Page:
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Summary

  • Drought and increasing demand for fresh water are straining water resources in many areas.
  • Certain water intensive energy activities will increasingly face upward pricing pressure because of water constraints.
  • Opportunity for water investment, both commodity and technology, is ripening.

California is in the midst of an epic drought. It is one of 11 western states (Texas, Colorado, Oklahoma, New Mexico, Nevada, Utah, Arkansas, Hawaii, Idaho, and Kansas are the others) that the U.S. government declared to be "primary natural disaster areas" due to drought. The historical approach to water use - if you had rights to it, use it - is being revised as absolute limits on available freshwater supplies are becoming severe.

As governments rethink usage priorities and consider limits on uses, it has become clear that freshwater is an undervalued commodity. It is a limited, but vital, commodity without a price. In nearly every region, the price of water is the cost of water access rights, treatment costs, and transportation costs. There is no price or market for the water itself.

That will begin to change. Prolonged drought and overuse have depleted freshwater reserves at the same time that demand is rising rapidly. The resulting imbalance has some projections of demand for freshwater exceeding supply by as much as 40% by 2030. Water starved regions must look to ways to both reduce overall use and to prioritize different uses. Ideas like regional exchanges where water could be priced (with adjustments for preferred uses) and sold are gaining mainstream support.

The implications for the energy industry can't be understated. Fuel extraction is water intensive, especially for mining and fracking extraction - for fracked natural gas, about a gallon of water is required to extract one mmbtu. Electric generation from fossil fuels also requires large amounts of water. The average kWh produced from coal-fired electric generation uses a gallon of water, and while natural gas averages less water use, nuclear uses significantly more.

Initially, reduction in use will focus on eliminating waste and high-use-low-value activities (like watering a lawn), but as the limitations become more acute, some uses will simply cease to be provided for, or the cost of use will increase, forcing a rebalancing of the ways water gets used.

Currently, agriculture is the single largest use for freshwater - globally roughly 70% of freshwater use is for agriculture. Upward pressure on food costs has already been pointed to as a significant source of political destabilization, so in water limited areas, adding to food costs will not have political appeal.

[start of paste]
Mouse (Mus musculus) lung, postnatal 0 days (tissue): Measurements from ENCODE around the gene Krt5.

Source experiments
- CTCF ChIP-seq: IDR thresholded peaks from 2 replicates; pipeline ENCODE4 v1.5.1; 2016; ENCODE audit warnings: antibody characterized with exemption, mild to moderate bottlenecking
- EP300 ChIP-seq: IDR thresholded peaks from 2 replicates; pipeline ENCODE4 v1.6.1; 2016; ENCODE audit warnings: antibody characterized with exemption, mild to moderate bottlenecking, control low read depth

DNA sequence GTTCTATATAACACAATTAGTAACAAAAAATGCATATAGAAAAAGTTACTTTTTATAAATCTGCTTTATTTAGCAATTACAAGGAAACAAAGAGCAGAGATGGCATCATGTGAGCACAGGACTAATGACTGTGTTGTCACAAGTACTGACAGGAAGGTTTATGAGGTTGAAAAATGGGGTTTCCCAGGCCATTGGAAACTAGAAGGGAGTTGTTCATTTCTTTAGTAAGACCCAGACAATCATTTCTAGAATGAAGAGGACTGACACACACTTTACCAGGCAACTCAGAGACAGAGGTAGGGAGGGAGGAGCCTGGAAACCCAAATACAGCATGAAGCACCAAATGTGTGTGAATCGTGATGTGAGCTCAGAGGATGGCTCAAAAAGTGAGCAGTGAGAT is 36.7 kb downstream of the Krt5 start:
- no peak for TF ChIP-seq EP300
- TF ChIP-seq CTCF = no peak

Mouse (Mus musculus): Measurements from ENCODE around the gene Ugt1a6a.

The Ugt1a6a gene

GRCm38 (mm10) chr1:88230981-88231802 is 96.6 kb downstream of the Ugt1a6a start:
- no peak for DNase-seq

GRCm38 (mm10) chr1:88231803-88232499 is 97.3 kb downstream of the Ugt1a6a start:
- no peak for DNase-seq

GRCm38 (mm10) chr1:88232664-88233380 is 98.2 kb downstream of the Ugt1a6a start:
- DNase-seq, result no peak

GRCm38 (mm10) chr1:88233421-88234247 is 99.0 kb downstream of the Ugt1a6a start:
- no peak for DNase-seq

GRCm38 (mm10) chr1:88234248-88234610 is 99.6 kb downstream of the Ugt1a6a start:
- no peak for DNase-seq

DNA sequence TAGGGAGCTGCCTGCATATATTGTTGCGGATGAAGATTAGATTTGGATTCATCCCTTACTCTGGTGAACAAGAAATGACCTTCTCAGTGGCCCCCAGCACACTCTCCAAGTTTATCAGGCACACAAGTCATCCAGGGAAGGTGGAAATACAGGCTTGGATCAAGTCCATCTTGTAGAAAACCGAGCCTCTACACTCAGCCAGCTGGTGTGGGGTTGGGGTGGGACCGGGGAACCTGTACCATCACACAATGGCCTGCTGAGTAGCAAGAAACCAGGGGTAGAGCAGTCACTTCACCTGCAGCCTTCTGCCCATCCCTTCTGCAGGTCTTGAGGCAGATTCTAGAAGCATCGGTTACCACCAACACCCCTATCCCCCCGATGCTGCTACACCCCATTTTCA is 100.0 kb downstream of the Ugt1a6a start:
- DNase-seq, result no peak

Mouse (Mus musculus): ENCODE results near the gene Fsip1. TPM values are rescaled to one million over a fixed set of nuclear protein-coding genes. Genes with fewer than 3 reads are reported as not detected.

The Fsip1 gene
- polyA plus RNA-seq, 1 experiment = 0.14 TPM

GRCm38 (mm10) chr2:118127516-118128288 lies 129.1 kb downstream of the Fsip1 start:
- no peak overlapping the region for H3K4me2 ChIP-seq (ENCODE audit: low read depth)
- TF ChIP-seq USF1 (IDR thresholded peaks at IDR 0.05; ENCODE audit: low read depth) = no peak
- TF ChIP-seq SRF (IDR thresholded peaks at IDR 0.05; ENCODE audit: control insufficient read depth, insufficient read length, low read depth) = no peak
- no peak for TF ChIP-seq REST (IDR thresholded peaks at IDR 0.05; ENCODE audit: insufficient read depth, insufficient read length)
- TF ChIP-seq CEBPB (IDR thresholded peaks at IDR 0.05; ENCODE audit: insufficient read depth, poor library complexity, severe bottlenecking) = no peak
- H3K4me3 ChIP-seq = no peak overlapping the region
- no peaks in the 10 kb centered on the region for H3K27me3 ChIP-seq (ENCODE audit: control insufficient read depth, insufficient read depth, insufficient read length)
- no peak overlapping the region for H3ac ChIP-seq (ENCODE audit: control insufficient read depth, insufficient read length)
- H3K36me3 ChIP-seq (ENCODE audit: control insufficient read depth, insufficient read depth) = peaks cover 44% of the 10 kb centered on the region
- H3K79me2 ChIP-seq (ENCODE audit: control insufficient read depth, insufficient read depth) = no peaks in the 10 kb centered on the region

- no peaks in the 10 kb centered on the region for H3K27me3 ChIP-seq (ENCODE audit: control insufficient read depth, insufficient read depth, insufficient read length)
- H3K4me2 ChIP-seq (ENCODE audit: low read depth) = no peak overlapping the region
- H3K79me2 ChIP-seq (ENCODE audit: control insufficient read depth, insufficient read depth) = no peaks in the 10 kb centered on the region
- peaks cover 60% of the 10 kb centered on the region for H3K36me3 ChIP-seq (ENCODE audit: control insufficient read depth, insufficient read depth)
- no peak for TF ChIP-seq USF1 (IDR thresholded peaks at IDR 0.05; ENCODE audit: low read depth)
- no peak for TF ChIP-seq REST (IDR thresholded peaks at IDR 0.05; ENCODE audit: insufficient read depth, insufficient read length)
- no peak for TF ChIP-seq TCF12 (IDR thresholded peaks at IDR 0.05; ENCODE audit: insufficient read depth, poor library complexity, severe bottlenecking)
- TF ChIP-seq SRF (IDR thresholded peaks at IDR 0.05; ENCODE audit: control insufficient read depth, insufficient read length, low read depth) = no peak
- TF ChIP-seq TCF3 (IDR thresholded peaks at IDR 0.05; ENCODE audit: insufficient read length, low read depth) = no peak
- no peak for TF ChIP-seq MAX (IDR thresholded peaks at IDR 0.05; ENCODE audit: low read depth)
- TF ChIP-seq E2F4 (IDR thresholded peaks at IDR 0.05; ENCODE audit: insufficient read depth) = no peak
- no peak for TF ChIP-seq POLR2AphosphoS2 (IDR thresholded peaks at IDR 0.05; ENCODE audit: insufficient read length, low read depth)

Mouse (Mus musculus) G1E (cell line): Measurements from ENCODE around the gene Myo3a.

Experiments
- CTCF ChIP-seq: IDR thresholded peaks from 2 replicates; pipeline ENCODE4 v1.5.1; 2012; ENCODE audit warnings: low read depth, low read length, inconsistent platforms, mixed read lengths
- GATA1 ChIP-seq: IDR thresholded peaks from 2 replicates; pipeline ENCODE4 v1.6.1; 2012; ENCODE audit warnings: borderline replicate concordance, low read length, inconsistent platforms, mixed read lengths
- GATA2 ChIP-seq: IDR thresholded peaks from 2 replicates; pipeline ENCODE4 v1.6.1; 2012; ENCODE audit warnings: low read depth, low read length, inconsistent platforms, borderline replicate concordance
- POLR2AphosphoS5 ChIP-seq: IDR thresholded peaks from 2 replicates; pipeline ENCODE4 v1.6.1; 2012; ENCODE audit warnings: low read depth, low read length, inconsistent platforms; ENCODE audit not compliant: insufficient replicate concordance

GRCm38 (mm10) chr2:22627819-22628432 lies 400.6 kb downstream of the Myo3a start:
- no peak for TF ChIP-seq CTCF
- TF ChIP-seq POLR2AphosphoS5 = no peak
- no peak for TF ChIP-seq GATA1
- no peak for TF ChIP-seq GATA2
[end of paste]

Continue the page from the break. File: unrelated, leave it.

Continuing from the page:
Direct water use by individuals is typically less than 10% of total water use. The remainder is industrial use - the majority of which is energy related - which uses roughly 23% of fresh water globally and reports peg energy related water use as high as 40% of total water withdrawals here in the U.S. Pricing structures could be designed any number of ways, but against the current use mix, it is reasonable to think that energy and industrial uses (along with specialty agriculture) are likely to be the most politically viable place to increase costs in hopes of influencing use.

The impact of water prices on energy activities will, of course, depend on how high the cost. Historically, the prices paid for water are so low as to be of little concern to most energy businesses - even if they were to double. However, given the high cost of disruption from shortages, real, significant increases in prices are a possibility in the future. Pricing cuts both ways - it will add to the cost of energy, but it would also provide certainty as to availability. There are already markets in which doubts about the absolute availability of water has undermined financing for new power generation projects.

Over the longer term, the value of low-water use (or saltwater viable) energy generation will increase relative to high water demand energy sources. Wind, solar and natural gas (especially conventionally sourced gas) will gain some advantage relative to coal and nuclear.

Energy projects built around desalination - both seawater and brackish ground water - will increase, and already several groups are looking at desalination as synthetic energy storage for intermittent renewable power.

Another area to pay attention to are technologies and processes that can reduce or eliminate water use from the energy process - these types of technologies have been underfunded to date because of limited market value. We are seeing increased interest by investors in building positions because with a clear view on the economic value associated with water savings, these companies can become extremely valuable. For example, historically active players in the water technology and infrastructure market like GE (NYSE:GE), 3M (NYSE:MMM) and Violia are well positioned in this market, and there are countless other companies that are carving out positions that could add value as these trends continue to evolve.

This article is cross-posted from the Energy Collective and an earlier version of this article ran in the Christian Science Monitor.

Source: Water And The Future Of Energy Economics